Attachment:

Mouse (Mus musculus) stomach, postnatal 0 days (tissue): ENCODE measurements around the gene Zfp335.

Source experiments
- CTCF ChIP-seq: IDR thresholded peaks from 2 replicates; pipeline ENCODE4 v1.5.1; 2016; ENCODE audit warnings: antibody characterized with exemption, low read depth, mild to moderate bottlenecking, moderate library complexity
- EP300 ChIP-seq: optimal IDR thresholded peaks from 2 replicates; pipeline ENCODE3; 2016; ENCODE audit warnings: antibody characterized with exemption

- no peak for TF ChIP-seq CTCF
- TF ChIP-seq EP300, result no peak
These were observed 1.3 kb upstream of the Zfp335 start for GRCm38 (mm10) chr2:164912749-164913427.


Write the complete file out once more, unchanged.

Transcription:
Mouse (Mus musculus) stomach, postnatal 0 days (tissue): ENCODE measurements around the gene Zfp335.

Source experiments
- CTCF ChIP-seq: IDR thresholded peaks from 2 replicates; pipeline ENCODE4 v1.5.1; 2016; ENCODE audit warnings: antibody characterized with exemption, low read depth, mild to moderate bottlenecking, moderate library complexity
- EP300 ChIP-seq: optimal IDR thresholded peaks from 2 replicates; pipeline ENCODE3; 2016; ENCODE audit warnings: antibody characterized with exemption

- no peak for TF ChIP-seq CTCF
- TF ChIP-seq EP300, result no peak
These were observed 1.3 kb upstream of the Zfp335 start for GRCm38 (mm10) chr2:164912749-164913427.